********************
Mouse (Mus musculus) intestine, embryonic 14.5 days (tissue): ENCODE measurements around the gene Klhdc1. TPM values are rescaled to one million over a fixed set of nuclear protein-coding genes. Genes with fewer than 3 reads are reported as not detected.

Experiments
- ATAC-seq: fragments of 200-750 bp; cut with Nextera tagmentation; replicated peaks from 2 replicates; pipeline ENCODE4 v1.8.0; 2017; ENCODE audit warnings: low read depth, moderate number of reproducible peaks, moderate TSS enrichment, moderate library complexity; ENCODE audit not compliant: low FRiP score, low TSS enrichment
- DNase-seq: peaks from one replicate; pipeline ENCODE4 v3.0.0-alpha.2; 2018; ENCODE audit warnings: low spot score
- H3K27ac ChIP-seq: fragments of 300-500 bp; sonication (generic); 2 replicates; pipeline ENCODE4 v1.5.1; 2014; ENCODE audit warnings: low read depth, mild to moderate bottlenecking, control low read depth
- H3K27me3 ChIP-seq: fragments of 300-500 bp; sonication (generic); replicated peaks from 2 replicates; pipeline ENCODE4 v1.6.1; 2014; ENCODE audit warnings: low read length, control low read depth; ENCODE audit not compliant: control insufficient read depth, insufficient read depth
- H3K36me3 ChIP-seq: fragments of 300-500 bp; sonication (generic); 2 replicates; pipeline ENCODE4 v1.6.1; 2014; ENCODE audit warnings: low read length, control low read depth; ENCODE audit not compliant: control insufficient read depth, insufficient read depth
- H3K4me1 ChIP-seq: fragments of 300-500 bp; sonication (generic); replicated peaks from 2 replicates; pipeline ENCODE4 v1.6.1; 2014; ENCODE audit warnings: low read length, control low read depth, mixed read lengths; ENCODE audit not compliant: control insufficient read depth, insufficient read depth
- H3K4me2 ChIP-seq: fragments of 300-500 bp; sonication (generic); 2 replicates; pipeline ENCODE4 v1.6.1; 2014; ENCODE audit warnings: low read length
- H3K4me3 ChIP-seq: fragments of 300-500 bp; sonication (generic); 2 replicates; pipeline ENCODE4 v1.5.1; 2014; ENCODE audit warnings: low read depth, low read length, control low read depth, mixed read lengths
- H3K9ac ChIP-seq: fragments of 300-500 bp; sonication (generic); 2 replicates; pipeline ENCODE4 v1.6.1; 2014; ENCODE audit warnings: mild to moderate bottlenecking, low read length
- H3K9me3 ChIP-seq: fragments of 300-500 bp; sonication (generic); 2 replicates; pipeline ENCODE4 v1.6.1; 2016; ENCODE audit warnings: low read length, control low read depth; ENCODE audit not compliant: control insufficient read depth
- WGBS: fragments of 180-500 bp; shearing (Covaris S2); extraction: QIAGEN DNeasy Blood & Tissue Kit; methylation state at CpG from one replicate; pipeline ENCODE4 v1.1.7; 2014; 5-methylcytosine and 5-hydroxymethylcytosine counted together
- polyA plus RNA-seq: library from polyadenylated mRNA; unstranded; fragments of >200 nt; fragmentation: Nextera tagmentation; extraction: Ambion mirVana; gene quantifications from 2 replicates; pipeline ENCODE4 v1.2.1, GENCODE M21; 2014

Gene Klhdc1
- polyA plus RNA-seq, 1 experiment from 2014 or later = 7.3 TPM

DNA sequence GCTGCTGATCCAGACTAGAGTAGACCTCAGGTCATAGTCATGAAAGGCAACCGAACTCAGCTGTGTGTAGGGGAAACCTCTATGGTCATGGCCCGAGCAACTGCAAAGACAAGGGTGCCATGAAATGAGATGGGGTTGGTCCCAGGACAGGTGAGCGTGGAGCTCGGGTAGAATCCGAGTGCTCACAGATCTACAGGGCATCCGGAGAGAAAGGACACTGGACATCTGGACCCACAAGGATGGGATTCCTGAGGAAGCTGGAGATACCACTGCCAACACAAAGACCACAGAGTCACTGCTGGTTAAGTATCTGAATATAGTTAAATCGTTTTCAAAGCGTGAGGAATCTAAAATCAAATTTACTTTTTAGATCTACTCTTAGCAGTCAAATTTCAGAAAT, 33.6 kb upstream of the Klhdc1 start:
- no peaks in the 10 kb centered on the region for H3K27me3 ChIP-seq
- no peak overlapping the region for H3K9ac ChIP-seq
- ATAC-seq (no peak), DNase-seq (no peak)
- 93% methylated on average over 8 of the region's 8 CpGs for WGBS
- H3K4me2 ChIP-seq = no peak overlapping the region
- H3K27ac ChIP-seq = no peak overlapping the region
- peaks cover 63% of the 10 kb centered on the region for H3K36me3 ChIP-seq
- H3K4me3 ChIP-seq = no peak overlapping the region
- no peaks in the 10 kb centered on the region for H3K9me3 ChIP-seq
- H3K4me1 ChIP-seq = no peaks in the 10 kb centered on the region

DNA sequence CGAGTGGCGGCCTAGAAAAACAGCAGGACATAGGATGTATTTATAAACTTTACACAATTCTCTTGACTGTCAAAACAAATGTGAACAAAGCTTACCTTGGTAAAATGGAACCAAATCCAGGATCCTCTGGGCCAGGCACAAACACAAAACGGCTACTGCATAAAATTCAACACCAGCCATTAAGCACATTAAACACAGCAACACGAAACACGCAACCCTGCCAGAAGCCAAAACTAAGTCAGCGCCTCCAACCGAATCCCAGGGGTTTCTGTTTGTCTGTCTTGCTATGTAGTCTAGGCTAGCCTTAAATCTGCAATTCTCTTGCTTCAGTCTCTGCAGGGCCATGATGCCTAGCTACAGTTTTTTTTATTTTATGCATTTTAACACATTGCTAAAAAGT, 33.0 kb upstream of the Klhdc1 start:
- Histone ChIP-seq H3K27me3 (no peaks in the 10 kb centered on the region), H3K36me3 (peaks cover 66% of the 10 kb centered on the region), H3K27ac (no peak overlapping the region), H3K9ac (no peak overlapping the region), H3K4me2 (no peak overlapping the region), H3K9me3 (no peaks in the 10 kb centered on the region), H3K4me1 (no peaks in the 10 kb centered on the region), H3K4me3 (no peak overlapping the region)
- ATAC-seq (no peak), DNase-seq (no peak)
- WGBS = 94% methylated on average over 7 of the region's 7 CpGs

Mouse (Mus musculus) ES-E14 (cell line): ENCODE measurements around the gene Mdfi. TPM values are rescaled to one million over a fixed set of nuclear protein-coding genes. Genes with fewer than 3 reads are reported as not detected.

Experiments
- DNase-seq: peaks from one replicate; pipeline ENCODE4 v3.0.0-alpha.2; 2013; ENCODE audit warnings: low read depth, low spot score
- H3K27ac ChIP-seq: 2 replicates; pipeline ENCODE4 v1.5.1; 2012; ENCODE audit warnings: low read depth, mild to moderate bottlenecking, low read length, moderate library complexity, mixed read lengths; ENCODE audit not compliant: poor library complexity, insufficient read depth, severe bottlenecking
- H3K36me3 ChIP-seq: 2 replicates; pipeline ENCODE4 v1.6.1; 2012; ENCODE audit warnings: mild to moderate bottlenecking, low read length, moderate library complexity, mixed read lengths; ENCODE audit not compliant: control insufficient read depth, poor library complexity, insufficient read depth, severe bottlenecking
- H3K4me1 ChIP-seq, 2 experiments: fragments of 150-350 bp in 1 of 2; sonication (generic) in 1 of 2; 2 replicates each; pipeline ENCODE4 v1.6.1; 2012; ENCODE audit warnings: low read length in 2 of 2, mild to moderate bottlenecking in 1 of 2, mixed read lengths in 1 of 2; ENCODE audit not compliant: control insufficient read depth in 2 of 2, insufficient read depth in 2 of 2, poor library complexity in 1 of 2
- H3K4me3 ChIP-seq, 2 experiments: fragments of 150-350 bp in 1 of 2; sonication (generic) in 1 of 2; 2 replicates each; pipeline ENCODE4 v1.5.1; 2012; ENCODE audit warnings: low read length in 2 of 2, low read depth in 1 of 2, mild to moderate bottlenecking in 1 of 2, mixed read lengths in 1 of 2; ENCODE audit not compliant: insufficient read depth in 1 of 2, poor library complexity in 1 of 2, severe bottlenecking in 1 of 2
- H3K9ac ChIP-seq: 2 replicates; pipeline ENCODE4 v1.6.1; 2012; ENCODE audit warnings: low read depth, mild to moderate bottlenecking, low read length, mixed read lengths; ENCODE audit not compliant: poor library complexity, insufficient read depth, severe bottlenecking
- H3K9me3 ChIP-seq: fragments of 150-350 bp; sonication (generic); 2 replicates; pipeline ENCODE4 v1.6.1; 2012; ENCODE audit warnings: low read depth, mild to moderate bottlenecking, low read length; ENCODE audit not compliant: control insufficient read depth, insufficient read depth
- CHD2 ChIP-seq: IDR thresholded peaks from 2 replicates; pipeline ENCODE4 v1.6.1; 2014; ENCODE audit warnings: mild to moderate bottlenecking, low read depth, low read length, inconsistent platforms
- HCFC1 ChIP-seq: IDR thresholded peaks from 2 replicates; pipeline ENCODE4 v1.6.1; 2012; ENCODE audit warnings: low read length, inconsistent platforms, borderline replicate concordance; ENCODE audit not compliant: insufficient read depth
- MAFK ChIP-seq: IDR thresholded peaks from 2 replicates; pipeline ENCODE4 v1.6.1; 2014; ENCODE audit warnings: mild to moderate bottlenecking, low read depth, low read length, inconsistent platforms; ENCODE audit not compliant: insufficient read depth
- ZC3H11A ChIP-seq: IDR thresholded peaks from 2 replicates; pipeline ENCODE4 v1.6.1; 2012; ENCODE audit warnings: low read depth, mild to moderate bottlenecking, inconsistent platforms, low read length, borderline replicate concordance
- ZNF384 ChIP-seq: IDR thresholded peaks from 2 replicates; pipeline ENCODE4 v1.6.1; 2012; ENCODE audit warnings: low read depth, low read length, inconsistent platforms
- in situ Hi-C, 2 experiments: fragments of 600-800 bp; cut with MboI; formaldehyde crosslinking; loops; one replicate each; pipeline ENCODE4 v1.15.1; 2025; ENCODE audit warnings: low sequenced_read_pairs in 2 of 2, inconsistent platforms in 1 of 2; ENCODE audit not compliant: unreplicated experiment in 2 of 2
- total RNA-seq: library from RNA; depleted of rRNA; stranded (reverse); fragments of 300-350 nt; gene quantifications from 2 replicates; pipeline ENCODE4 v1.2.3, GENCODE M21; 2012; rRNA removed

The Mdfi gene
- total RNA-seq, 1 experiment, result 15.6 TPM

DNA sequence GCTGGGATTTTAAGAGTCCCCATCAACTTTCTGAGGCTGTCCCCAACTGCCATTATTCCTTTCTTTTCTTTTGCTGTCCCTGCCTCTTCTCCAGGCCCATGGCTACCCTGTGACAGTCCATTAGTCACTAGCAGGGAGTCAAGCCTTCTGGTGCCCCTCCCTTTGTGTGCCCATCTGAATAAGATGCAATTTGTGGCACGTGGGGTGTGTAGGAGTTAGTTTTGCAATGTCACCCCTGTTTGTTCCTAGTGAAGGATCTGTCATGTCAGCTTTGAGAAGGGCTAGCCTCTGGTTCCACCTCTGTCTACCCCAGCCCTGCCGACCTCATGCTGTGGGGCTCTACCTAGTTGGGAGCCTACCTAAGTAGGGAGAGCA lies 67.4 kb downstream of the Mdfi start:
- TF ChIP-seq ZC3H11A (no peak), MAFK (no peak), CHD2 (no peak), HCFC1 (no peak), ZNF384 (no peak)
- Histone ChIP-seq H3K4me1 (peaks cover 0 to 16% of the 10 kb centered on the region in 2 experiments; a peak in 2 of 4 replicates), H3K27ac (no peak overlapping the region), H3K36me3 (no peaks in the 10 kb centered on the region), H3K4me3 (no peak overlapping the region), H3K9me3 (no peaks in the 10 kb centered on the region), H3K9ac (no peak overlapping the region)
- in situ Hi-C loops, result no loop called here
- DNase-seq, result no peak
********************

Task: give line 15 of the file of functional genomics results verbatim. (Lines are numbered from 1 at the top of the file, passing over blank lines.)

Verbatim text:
Gene Klhdc1